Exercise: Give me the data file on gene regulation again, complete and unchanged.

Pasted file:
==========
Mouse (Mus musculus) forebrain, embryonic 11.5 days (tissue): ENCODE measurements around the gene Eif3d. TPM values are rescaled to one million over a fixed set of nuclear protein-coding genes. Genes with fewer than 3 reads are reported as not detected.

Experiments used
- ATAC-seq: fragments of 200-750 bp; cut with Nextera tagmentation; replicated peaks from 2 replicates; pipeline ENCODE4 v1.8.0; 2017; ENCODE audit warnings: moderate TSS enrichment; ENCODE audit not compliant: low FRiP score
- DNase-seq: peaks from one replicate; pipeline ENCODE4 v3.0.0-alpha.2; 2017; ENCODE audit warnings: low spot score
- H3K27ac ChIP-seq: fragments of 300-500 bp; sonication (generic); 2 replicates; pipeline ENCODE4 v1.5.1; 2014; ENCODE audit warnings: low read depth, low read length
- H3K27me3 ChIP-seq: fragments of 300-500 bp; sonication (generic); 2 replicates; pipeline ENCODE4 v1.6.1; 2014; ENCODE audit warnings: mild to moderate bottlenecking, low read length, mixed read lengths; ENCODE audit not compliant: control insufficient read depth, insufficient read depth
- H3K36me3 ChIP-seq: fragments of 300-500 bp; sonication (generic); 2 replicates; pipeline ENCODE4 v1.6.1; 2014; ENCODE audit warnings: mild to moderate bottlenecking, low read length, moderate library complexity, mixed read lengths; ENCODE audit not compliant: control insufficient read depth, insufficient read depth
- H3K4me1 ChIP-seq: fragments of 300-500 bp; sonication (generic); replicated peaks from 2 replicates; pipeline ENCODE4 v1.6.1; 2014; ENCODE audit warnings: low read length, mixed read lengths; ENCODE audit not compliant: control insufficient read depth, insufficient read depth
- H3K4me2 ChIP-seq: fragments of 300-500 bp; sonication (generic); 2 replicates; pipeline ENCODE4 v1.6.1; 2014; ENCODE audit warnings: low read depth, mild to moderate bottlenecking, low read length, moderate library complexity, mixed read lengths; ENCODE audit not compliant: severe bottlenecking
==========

Mouse (Mus musculus) forebrain, embryonic 11.5 days (tissue): ENCODE measurements around the gene Eif3d. TPM values are rescaled to one million over a fixed set of nuclear protein-coding genes. Genes with fewer than 3 reads are reported as not detected.

Experiments used
- ATAC-seq: fragments of 200-750 bp; cut with Nextera tagmentation; replicated peaks from 2 replicates; pipeline ENCODE4 v1.8.0; 2017; ENCODE audit warnings: moderate TSS enrichment; ENCODE audit not compliant: low FRiP score
- DNase-seq: peaks from one replicate; pipeline ENCODE4 v3.0.0-alpha.2; 2017; ENCODE audit warnings: low spot score
- H3K27ac ChIP-seq: fragments of 300-500 bp; sonication (generic); 2 replicates; pipeline ENCODE4 v1.5.1; 2014; ENCODE audit warnings: low read depth, low read length
- H3K27me3 ChIP-seq: fragments of 300-500 bp; sonication (generic); 2 replicates; pipeline ENCODE4 v1.6.1; 2014; ENCODE audit warnings: mild to moderate bottlenecking, low read length, mixed read lengths; ENCODE audit not compliant: control insufficient read depth, insufficient read depth
- H3K36me3 ChIP-seq: fragments of 300-500 bp; sonication (generic); 2 replicates; pipeline ENCODE4 v1.6.1; 2014; ENCODE audit warnings: mild to moderate bottlenecking, low read length, moderate library complexity, mixed read lengths; ENCODE audit not compliant: control insufficient read depth, insufficient read depth
- H3K4me1 ChIP-seq: fragments of 300-500 bp; sonication (generic); replicated peaks from 2 replicates; pipeline ENCODE4 v1.6.1; 2014; ENCODE audit warnings: low read length, mixed read lengths; ENCODE audit not compliant: control insufficient read depth, insufficient read depth
- H3K4me2 ChIP-seq: fragments of 300-500 bp; sonication (generic); 2 replicates; pipeline ENCODE4 v1.6.1; 2014; ENCODE audit warnings: low read depth, mild to moderate bottlenecking, low read length, moderate library complexity, mixed read lengths; ENCODE audit not compliant: severe bottlenecking